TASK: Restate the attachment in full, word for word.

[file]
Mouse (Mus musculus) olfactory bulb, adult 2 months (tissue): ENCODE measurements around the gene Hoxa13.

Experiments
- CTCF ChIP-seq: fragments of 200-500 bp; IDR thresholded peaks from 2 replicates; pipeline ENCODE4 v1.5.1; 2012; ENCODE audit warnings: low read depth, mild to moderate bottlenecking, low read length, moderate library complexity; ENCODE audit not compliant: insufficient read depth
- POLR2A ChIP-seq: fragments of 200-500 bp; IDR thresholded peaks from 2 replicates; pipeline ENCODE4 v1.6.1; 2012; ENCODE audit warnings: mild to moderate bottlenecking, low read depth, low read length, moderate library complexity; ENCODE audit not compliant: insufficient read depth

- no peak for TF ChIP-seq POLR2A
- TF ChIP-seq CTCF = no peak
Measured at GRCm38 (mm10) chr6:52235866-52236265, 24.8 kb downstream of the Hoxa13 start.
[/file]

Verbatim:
Mouse (Mus musculus) olfactory bulb, adult 2 months (tissue): ENCODE measurements around the gene Hoxa13.

Experiments
- CTCF ChIP-seq: fragments of 200-500 bp; IDR thresholded peaks from 2 replicates; pipeline ENCODE4 v1.5.1; 2012; ENCODE audit warnings: low read depth, mild to moderate bottlenecking, low read length, moderate library complexity; ENCODE audit not compliant: insufficient read depth
- POLR2A ChIP-seq: fragments of 200-500 bp; IDR thresholded peaks from 2 replicates; pipeline ENCODE4 v1.6.1; 2012; ENCODE audit warnings: mild to moderate bottlenecking, low read depth, low read length, moderate library complexity; ENCODE audit not compliant: insufficient read depth

- no peak for TF ChIP-seq POLR2A
- TF ChIP-seq CTCF = no peak
Measured at GRCm38 (mm10) chr6:52235866-52236265, 24.8 kb downstream of the Hoxa13 start.